For an Audience of One

Photo: Born of the neatness of habit by sparksoffire

When Hannah prayed for a son, it was not the effortless prayer mumbled before a meal or the half-hearted request spluttered in the midst of a prayer group. It was the urgent, desperate prayer of a woman in distress.

Though silent to the ears of Eli the priest, Hannah’s petition before the Lord was earsplitting. She was certain in her request as she “poured out [her] soul” (1 Samuel 1:15).

So it is when we pray for the deepest desires of our heart: it should not be the simple, carefree exchange of friends on a park bench; it should be the wholehearted, desperate plea of a beggar in search of sustenance.

Health. Life. Forgiveness. Safety. Growth. Help. Provision.

We should not be afraid to plead with our God. The King of Kings has granted us an audience. Why would we be anything less than forthright?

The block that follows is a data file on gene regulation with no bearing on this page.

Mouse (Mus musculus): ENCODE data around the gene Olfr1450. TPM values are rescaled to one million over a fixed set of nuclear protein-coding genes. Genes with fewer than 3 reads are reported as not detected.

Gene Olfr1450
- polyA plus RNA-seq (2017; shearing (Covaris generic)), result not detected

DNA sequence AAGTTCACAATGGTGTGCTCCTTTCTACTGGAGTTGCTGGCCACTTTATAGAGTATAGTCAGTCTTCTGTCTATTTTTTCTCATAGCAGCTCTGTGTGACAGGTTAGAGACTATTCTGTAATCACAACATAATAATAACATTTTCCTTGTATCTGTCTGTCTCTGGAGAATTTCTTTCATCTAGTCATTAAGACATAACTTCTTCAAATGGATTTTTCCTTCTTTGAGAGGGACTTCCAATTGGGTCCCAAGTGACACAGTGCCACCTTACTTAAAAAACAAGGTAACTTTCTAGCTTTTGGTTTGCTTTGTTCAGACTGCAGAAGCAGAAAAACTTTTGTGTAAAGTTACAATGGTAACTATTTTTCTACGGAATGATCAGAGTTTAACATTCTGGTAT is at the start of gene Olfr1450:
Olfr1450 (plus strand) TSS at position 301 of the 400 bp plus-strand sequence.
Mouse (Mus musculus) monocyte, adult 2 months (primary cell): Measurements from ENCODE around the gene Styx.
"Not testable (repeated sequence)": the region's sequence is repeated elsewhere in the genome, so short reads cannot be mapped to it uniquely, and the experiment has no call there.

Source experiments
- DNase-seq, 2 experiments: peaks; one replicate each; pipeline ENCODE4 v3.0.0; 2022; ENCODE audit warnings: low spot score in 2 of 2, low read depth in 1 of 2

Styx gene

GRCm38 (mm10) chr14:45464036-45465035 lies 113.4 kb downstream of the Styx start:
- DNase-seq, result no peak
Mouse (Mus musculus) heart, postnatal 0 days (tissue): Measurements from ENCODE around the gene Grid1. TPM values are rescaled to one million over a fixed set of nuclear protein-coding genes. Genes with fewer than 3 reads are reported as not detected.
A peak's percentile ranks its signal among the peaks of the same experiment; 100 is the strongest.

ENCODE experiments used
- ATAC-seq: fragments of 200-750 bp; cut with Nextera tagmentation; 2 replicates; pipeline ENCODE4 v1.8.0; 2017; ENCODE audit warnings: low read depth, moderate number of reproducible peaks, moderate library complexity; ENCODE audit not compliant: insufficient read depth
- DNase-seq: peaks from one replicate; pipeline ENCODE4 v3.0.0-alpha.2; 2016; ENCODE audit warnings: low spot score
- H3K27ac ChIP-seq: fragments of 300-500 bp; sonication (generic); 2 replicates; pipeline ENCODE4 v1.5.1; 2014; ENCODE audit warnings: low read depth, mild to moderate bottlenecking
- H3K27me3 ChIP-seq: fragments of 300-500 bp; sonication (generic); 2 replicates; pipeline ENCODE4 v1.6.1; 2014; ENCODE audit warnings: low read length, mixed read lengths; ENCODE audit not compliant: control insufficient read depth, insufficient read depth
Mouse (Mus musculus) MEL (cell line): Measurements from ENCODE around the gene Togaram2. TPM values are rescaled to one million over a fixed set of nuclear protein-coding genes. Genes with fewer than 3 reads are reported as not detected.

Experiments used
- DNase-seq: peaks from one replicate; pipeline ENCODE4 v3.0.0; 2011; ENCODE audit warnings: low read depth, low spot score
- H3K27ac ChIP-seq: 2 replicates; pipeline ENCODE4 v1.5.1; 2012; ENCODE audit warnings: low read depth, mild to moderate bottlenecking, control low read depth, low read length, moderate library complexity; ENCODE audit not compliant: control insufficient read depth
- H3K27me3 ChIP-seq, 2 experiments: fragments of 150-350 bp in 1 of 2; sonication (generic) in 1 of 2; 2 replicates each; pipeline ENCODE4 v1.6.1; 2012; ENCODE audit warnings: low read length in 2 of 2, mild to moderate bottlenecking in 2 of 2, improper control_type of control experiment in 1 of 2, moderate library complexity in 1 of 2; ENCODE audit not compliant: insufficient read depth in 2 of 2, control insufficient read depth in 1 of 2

One awesome reality of God’s goodness in our lives is displayed in the endowment of prayer. Prayer does not exist as a communication tool for God—it is an instrument for us, as God’s children, to speak with our Heavenly Father. Prayer, one of the greatest disciplines of the Christian life, was never intended to be viewed as a duty at all, but as a gift.

Prayer affords us the opportunity to enter the throne room of grace and pour our petitions onto the lap of our Heavenly Father. Why would we choose to do anything else?

Speaking to an audience of One–

Comments

  1. Thank you for this post. There has been one time in my life when I “poured out my soul” before God repeatedly. It was my prayer for children. God answered that prayer… above and beyond, actually. I have been convicted many times over how I have neglected that urgency and desperation when asking God for things now. Thanks for the reminder. I’ve always loved this quote from Spurgeon… “Thou art coming to a King. Large petitions with thee bring.”

  2. I’m thankful for your gift of words, Trisha. And, I wholeheartedly agree.

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